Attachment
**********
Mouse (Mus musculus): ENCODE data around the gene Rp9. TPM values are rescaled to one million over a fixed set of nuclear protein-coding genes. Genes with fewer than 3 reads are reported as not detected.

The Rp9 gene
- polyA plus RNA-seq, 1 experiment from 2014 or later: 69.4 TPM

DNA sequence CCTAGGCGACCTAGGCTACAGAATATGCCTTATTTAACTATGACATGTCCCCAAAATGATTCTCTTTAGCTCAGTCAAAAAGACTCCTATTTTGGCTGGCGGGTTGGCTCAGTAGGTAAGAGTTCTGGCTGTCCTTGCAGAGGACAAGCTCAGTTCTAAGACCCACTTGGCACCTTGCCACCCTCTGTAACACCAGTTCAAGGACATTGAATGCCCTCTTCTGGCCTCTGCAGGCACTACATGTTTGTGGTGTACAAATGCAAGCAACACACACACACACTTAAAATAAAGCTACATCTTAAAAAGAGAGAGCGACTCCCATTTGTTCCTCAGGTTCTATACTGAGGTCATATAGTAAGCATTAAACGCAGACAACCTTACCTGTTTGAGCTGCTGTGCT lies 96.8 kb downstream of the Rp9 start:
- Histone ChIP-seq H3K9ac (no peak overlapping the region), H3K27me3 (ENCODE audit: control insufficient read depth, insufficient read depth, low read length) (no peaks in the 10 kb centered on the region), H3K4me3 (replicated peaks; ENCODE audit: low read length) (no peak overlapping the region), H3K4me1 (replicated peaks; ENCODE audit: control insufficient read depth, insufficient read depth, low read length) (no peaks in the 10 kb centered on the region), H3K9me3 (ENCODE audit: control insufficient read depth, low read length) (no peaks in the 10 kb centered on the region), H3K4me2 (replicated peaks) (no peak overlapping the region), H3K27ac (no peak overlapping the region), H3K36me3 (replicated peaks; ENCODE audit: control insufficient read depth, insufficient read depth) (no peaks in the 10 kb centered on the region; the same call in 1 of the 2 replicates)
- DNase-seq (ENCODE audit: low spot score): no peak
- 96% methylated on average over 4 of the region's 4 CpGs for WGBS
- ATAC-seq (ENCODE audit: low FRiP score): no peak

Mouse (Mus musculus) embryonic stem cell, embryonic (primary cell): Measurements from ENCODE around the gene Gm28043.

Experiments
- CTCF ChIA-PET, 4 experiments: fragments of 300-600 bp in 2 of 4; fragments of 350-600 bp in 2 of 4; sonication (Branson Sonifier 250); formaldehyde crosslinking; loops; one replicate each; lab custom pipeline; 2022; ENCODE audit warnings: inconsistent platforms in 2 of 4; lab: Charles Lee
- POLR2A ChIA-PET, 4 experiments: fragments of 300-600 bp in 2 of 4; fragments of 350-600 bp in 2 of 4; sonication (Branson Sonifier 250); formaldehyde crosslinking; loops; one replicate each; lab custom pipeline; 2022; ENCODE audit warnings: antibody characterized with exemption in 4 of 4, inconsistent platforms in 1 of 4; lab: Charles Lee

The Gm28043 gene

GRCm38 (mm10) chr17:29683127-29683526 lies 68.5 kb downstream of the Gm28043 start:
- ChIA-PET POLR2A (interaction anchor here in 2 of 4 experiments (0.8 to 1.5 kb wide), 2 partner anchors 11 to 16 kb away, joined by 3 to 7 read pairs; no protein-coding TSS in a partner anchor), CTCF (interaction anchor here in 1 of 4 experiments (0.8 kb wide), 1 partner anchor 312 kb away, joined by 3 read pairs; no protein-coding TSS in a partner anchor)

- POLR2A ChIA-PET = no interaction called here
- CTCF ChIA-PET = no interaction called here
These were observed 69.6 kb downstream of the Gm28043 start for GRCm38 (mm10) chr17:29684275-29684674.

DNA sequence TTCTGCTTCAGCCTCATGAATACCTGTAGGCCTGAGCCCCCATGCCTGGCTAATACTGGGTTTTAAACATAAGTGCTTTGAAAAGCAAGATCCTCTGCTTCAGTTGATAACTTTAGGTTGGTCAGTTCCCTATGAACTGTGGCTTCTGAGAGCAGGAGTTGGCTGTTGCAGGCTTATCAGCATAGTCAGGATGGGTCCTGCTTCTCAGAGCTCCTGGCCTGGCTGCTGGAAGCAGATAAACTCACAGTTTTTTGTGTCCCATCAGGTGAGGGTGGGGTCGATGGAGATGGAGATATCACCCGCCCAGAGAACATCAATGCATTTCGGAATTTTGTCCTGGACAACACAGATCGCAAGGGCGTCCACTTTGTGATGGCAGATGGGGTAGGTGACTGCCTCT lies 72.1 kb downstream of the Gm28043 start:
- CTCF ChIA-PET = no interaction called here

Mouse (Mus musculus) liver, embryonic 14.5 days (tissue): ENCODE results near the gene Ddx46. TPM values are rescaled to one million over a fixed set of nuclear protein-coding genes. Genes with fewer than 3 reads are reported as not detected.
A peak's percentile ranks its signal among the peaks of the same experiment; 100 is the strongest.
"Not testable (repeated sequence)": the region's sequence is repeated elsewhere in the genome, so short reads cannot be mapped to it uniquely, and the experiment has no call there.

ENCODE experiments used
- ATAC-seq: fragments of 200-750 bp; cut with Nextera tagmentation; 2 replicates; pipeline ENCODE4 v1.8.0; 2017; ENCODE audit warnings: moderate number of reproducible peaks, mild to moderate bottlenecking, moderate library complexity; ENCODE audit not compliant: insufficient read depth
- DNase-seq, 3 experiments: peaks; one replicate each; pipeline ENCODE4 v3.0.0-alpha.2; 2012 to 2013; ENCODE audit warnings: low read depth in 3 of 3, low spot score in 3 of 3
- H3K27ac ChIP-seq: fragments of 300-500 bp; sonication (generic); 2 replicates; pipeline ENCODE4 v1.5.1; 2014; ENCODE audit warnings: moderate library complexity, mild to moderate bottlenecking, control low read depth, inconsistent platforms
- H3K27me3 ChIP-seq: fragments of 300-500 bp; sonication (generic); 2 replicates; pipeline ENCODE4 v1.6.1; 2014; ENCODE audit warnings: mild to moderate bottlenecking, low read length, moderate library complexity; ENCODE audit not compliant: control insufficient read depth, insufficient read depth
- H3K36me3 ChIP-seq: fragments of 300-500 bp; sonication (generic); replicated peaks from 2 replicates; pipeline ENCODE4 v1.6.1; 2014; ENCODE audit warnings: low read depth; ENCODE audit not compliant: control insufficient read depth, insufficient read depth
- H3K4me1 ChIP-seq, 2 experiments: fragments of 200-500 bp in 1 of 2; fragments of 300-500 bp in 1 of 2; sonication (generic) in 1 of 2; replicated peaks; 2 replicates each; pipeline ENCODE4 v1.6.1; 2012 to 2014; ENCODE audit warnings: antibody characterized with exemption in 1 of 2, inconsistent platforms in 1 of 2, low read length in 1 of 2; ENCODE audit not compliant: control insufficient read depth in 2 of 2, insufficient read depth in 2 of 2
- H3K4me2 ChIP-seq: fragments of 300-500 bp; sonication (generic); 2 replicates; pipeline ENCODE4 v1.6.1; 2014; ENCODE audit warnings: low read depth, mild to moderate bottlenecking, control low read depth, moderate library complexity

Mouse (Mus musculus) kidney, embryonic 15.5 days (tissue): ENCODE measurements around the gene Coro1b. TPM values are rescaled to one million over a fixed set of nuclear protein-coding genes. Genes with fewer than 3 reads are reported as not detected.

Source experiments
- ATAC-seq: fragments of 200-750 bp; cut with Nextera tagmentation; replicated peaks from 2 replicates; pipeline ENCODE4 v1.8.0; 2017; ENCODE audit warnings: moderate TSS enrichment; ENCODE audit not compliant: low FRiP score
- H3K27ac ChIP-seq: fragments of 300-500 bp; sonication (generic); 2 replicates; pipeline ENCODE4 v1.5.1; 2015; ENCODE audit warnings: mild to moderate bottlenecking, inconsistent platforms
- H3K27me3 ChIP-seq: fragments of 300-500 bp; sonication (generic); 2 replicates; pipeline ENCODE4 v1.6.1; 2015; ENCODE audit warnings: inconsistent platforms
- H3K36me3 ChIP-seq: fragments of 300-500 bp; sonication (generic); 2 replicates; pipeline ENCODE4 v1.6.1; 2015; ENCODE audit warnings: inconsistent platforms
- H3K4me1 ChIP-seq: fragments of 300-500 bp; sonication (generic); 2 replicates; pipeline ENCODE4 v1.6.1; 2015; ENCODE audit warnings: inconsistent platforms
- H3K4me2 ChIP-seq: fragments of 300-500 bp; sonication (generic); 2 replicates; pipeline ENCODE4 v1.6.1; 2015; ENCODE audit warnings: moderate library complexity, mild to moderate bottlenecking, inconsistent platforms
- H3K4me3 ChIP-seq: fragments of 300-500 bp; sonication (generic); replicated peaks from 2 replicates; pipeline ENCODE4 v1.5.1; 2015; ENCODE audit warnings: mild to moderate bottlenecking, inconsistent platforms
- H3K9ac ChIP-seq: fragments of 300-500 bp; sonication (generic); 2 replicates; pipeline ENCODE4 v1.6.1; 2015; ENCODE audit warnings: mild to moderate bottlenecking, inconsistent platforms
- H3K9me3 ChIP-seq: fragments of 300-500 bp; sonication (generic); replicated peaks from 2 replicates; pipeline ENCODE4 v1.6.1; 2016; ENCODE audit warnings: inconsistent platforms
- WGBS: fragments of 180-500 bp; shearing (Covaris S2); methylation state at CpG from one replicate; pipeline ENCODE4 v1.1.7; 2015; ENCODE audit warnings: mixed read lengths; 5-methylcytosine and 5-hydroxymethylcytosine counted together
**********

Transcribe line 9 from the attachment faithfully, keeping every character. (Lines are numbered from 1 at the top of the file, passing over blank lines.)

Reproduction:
Mouse (Mus musculus) embryonic stem cell, embryonic (primary cell): Measurements from ENCODE around the gene Gm28043.